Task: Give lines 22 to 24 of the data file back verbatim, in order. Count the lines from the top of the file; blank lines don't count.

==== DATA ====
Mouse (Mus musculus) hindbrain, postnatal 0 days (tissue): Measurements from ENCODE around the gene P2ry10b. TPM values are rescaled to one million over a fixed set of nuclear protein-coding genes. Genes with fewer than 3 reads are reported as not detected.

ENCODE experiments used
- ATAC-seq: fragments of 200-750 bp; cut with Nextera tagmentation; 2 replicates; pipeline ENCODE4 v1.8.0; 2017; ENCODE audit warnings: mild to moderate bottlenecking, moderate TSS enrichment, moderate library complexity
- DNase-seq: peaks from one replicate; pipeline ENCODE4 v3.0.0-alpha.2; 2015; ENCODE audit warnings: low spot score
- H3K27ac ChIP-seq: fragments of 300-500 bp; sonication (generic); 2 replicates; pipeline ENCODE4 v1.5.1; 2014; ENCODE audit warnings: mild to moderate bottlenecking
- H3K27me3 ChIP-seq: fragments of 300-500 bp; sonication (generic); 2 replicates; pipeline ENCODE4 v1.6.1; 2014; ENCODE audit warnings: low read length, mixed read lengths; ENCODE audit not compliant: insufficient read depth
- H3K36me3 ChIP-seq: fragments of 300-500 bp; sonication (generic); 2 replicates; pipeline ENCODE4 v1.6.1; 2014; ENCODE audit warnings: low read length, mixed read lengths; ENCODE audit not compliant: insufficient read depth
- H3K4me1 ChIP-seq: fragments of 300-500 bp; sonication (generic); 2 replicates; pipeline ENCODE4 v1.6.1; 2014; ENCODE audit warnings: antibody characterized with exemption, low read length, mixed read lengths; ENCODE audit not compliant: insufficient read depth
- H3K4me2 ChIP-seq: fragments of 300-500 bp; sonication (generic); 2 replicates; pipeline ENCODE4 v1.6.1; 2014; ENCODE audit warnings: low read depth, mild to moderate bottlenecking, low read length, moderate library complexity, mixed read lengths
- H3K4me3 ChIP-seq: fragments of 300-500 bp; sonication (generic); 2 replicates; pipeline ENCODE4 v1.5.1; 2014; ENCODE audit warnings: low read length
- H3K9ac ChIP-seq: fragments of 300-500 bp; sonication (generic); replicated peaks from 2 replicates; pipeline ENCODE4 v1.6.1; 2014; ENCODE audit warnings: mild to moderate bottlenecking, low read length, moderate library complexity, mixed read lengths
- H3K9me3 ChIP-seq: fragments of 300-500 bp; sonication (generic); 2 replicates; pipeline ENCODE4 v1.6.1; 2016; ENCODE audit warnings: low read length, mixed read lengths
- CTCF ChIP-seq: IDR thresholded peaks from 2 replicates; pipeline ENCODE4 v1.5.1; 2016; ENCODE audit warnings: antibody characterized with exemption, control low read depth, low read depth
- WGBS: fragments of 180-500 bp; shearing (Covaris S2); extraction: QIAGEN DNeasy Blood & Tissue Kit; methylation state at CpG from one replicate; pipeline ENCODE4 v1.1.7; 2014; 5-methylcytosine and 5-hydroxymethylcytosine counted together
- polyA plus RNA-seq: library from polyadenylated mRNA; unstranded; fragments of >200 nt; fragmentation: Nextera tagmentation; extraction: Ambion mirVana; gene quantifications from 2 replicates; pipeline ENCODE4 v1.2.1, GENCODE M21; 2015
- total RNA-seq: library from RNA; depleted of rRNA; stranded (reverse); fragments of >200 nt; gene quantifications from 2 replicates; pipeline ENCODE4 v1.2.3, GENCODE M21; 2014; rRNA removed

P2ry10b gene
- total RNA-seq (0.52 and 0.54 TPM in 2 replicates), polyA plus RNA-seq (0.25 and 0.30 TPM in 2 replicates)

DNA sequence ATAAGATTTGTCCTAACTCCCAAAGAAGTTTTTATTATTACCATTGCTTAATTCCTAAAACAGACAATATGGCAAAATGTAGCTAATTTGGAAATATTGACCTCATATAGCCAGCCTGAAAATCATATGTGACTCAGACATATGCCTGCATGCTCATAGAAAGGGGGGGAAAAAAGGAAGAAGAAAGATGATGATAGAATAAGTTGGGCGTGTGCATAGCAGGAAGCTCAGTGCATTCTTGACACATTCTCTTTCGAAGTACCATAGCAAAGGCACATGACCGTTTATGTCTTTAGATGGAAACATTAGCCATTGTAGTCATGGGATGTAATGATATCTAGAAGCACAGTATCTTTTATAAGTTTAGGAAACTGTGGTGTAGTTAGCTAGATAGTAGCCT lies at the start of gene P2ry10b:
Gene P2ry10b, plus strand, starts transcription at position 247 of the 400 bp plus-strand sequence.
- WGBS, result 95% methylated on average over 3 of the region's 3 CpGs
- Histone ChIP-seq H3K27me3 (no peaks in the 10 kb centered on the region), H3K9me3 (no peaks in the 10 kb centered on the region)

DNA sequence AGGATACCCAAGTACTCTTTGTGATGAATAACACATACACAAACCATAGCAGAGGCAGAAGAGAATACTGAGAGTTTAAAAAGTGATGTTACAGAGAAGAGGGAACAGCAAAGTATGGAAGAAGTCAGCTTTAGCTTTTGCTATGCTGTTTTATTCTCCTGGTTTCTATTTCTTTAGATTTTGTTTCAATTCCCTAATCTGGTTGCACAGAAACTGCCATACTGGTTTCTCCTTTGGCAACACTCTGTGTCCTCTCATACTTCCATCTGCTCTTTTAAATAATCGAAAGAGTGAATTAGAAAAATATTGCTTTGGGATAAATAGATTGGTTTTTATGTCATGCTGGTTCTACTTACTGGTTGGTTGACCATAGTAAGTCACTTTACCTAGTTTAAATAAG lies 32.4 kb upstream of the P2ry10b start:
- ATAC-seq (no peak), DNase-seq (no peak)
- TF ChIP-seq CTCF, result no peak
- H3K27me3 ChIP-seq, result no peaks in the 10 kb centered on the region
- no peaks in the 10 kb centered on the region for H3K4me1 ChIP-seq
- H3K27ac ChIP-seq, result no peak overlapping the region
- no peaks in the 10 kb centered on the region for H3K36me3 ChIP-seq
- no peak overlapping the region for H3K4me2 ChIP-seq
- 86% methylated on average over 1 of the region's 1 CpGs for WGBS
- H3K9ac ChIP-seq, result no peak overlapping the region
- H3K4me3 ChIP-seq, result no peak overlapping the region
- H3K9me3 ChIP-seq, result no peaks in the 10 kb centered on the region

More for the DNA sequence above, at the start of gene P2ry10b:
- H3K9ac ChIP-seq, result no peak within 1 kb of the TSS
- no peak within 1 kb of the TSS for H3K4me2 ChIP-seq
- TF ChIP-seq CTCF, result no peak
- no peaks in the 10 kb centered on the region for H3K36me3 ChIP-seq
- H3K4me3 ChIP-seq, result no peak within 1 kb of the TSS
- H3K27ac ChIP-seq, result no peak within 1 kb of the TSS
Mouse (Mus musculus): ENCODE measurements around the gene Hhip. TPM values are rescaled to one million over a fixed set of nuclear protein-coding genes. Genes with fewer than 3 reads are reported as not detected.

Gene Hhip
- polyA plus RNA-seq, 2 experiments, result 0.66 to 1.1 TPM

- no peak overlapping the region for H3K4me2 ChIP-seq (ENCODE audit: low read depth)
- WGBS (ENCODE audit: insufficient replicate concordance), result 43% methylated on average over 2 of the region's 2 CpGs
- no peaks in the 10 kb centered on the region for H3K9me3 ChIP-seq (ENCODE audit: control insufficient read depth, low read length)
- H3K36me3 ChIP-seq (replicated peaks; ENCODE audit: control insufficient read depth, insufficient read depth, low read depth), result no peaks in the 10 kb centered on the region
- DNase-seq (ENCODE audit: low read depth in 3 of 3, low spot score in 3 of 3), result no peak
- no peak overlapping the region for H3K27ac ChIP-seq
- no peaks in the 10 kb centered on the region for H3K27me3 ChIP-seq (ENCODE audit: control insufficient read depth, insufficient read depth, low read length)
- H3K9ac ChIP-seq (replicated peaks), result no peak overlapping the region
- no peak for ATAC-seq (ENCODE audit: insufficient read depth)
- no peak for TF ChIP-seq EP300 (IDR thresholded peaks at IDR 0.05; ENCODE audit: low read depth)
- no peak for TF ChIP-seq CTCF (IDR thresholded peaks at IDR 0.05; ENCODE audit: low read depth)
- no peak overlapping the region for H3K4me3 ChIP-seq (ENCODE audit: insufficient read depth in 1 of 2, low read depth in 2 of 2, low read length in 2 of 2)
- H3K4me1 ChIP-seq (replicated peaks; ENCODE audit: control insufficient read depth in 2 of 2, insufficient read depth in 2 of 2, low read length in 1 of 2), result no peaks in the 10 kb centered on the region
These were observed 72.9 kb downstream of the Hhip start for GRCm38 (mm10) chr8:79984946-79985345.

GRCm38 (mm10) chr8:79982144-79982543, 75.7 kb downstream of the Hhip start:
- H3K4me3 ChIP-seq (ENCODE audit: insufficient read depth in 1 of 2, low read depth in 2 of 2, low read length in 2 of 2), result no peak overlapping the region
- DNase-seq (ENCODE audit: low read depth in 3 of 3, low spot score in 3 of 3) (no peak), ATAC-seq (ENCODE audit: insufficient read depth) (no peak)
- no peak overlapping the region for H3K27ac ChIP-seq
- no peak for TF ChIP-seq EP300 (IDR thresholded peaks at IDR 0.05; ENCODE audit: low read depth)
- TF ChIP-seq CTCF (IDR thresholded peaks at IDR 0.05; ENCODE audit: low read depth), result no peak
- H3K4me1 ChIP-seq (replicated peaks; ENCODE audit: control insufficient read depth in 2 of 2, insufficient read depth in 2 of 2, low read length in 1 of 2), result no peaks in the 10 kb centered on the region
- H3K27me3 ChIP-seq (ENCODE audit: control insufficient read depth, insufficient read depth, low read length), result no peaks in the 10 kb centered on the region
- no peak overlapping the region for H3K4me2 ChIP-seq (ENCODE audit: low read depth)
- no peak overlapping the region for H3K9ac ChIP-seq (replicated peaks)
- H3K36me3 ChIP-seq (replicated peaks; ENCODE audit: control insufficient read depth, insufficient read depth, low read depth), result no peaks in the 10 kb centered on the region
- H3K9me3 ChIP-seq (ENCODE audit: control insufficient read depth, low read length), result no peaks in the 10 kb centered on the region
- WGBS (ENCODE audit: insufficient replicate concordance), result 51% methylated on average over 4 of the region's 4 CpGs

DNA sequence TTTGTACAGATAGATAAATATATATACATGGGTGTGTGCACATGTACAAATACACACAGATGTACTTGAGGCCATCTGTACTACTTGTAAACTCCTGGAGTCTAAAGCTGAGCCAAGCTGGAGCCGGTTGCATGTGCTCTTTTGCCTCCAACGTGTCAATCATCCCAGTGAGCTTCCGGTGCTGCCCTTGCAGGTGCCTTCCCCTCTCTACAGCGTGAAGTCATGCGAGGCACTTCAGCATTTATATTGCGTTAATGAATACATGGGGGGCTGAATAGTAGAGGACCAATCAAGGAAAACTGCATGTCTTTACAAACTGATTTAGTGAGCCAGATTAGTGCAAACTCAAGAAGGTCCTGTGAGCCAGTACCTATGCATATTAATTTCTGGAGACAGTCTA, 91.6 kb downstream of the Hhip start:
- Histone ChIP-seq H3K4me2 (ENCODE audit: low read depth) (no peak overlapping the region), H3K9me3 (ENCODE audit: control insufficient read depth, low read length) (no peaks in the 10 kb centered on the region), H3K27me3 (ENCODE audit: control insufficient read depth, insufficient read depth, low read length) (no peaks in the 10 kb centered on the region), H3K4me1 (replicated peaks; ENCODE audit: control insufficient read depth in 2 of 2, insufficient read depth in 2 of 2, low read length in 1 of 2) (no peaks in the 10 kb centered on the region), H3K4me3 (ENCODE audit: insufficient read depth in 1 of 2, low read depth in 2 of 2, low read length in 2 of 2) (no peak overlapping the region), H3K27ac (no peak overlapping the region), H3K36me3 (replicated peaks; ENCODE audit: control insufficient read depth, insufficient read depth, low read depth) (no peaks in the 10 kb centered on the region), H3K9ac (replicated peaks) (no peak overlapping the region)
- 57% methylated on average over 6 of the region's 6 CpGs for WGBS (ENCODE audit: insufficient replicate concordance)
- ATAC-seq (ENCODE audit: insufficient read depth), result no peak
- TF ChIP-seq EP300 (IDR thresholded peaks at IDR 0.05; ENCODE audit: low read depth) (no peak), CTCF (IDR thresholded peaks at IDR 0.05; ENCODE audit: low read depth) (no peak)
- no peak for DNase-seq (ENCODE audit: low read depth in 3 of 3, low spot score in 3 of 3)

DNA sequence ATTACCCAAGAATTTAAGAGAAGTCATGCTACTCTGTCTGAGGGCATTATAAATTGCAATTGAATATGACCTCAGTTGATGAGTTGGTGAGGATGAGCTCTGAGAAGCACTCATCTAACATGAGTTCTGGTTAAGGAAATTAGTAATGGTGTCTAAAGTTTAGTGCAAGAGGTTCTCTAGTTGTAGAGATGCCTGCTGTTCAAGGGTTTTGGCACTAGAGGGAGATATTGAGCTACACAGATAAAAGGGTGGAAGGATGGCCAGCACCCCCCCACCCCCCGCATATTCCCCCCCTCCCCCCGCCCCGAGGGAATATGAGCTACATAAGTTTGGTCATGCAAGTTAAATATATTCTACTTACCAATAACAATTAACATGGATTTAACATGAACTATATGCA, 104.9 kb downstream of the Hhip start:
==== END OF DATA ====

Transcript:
- Histone ChIP-seq H3K27me3 (no peaks in the 10 kb centered on the region), H3K9me3 (no peaks in the 10 kb centered on the region)

DNA sequence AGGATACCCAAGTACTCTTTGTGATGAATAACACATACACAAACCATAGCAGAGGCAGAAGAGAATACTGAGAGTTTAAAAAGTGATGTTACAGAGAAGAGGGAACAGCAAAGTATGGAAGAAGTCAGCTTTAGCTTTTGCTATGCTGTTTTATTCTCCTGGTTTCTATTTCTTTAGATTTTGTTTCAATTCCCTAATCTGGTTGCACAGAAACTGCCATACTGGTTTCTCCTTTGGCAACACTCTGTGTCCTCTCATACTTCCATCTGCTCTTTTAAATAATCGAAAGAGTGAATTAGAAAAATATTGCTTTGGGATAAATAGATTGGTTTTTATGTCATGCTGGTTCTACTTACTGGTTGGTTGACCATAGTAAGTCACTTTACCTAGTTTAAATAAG lies 32.4 kb upstream of the P2ry10b start:
- ATAC-seq (no peak), DNase-seq (no peak)